While some will find it hard to believe that Apple
’s Steve Jobs actually regards Adobe well, with the CEO reportedly calling it lazy, at one point, reports suggest the guy actually does. An email reply from the recently chatty Jobs reveals Apple simply chooses not have Flash incorporated in its devices, and that his company’s position towards Adobe is nothing short of respectful.
A MacStories reader reportedly
emailed Jobs on May 26 asking
whether Apple hated Adobe and its products (not limited to Flash), or just the company’s view on the buggy Flash. “Do you hate Adobe and their products (Photoshop, Illustrator, etc.) or do you just hate their view on Flash?” the MacStories reader asked.
Apple’s CEO, who has recently been willing to answer even even the dumbest questions
from supposed Apple fans, reportedly replied with one of his typically short messages, saying, “I respect and admire Adobe. We just chose to not have Flash on our devices.” Frankly, Mr. Jobs’ answer is more than conclusive, considering the 1,600+ words allotted to “Thoughts on Flash” - the CEO’s open letter
explaining exactly why Apple chooses not to support Flash on iPhone, iPod touch, and iPad.
However, for those who want more clarification on the matter right now, Softpedia will include two relevant paragraphs from the aforementioned post signed “Steve Jobs,” dated April, 2010.
“Besides the fact that Flash is closed and proprietary, has major technical drawbacks, and doesn’t support touch based devices, there is an even more important reason we do not allow Flash on iPhones, iPods and iPads. We have discussed the downsides of using Flash to play video and interactive content from websites, but Adobe also wants developers to adopt Flash to create apps that run on our mobile devices.”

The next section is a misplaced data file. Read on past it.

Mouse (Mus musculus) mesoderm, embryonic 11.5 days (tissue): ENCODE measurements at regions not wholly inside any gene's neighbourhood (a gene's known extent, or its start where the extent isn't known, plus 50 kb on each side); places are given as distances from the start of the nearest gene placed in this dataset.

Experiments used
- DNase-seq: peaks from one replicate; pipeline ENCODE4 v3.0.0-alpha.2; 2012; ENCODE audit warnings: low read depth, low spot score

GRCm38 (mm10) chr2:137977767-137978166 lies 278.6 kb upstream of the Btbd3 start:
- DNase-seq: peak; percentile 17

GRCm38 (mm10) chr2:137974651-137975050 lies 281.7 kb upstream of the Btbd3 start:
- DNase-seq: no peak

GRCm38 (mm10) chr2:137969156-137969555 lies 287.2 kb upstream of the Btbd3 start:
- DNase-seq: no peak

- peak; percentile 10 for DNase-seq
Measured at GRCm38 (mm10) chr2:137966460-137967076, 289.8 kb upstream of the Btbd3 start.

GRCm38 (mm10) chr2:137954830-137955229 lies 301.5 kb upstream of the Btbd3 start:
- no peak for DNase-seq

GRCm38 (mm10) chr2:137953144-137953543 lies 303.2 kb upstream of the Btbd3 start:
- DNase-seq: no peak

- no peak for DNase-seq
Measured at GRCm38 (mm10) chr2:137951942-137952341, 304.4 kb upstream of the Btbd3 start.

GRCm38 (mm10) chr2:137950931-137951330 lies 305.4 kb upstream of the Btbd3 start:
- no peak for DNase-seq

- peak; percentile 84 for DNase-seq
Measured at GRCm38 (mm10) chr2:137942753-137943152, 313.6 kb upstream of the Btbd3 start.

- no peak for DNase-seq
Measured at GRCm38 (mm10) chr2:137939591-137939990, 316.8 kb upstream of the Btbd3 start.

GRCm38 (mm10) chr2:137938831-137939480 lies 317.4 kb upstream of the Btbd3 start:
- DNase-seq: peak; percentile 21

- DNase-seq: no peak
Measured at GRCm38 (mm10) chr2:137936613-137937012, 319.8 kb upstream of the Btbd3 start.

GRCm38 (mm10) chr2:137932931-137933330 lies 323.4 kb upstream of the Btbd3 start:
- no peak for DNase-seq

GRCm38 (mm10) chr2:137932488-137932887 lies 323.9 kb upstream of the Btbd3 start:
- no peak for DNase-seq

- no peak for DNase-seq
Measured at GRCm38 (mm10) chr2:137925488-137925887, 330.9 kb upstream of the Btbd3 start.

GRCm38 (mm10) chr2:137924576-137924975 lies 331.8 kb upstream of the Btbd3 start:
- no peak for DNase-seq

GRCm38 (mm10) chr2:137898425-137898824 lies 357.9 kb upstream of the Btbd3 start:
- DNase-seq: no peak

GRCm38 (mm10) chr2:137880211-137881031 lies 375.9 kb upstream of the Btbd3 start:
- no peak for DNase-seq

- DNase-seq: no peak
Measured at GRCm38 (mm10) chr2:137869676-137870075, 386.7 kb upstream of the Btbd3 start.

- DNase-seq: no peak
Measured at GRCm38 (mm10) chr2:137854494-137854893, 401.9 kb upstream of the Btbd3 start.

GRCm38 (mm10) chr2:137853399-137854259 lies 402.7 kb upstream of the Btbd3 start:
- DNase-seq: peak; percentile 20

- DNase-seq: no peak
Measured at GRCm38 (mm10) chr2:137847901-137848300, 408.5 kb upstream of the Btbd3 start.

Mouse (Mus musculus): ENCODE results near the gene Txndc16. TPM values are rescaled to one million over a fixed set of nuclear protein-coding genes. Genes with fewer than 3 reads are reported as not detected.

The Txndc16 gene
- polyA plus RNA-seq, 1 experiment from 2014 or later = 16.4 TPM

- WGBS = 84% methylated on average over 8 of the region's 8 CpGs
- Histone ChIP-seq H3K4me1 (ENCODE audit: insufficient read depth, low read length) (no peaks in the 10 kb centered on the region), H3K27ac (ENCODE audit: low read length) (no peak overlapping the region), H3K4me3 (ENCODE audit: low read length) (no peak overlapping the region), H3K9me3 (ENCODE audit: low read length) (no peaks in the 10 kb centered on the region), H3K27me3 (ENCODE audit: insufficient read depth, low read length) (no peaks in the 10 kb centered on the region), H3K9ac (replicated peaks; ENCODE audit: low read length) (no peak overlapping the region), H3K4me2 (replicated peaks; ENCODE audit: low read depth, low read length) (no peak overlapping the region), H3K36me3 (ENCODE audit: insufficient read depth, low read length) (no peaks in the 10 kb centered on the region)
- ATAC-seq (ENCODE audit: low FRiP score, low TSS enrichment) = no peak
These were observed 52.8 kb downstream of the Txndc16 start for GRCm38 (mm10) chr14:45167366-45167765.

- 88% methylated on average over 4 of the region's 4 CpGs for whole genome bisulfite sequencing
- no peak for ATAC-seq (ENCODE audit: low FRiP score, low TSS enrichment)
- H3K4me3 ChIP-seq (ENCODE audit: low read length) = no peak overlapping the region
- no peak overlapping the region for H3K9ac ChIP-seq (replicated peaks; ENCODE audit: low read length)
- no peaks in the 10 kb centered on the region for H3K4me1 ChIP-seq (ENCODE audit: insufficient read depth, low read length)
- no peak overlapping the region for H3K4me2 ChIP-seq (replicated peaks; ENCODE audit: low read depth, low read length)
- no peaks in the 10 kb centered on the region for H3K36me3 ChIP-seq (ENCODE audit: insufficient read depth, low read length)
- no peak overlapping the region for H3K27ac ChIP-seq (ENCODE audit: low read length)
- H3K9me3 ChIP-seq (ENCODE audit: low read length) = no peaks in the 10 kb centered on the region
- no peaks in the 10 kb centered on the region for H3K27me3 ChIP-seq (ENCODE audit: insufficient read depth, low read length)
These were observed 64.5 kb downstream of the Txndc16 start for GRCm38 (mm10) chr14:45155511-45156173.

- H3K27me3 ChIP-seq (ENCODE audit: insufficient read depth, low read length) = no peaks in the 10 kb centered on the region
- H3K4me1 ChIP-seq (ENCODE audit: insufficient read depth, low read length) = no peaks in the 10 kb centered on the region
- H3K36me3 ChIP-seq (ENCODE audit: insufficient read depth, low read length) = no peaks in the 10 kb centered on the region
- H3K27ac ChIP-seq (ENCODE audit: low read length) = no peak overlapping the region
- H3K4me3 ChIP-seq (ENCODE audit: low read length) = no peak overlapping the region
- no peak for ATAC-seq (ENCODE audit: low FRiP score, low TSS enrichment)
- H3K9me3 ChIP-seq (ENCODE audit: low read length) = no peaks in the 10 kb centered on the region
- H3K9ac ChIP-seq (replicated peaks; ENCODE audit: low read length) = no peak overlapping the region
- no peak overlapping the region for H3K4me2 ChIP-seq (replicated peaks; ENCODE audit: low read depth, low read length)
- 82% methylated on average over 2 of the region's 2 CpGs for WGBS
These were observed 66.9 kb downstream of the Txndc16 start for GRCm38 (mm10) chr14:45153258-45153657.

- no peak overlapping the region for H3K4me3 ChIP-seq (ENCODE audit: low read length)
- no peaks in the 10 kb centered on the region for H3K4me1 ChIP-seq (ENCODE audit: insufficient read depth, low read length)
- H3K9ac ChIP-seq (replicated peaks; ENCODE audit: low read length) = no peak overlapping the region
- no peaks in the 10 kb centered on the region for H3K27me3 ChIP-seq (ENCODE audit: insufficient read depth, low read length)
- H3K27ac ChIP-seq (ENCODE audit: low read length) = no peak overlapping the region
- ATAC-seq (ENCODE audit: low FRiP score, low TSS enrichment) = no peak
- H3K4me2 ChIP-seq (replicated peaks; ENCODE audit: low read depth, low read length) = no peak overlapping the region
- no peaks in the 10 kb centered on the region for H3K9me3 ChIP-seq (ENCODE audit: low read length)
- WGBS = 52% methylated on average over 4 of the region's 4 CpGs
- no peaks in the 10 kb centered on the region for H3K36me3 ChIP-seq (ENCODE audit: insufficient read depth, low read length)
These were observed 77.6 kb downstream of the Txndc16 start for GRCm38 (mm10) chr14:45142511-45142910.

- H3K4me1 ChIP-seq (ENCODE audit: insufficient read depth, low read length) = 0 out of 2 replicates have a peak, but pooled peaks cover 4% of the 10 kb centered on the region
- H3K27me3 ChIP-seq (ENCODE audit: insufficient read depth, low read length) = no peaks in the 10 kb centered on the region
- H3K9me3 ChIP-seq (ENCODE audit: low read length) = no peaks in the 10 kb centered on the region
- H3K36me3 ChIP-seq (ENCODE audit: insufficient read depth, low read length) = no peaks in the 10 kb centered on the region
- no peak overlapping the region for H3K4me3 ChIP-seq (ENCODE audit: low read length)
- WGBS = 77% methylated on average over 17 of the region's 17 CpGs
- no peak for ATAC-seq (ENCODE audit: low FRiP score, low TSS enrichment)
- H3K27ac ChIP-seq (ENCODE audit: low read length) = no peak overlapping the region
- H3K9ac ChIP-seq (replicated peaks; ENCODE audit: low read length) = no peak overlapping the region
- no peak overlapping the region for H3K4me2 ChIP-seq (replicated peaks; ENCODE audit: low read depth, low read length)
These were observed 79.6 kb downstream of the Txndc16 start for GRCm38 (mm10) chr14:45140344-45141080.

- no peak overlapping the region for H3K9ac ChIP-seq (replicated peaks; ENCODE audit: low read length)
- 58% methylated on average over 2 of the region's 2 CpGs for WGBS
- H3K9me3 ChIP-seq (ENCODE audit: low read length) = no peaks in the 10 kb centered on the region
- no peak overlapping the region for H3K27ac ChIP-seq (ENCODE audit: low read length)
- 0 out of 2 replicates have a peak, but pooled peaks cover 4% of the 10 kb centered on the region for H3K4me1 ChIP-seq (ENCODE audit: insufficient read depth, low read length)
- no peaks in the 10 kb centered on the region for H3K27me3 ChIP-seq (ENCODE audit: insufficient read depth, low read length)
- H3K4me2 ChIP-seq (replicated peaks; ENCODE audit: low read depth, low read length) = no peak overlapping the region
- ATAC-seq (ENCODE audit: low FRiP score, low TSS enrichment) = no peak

“We know from painful experience that letting a third party layer of software come between the platform and the developer ultimately results in sub-standard apps and hinders the enhancement and progress of the platform. If developers grow dependent on third party development libraries and tools, they can only take advantage of platform enhancements if and when the third party chooses to adopt the new features. We cannot be at the mercy of a third party deciding if and when they will make our enhancements available to our developers.”
Reports also say that Nokia and Opera have sided with Adobe in the Flash debate. The two companies have reportedly committed to backing Adobe amid Apple's bashing of Flash technology. NBC and Time Warner have reportedly taken up a similar stance
. The two actually informed Cupertino that they’d be sticking to Flash for now. A New York Post report citing unnamed sources reveals that, “Several large media companies, including Time Warner and NBC Universal, told Apple they won't retool their extensive video libraries to accommodate the iPad, arguing that such a reformatting would be expensive and not worth it because Flash dominates the Web.”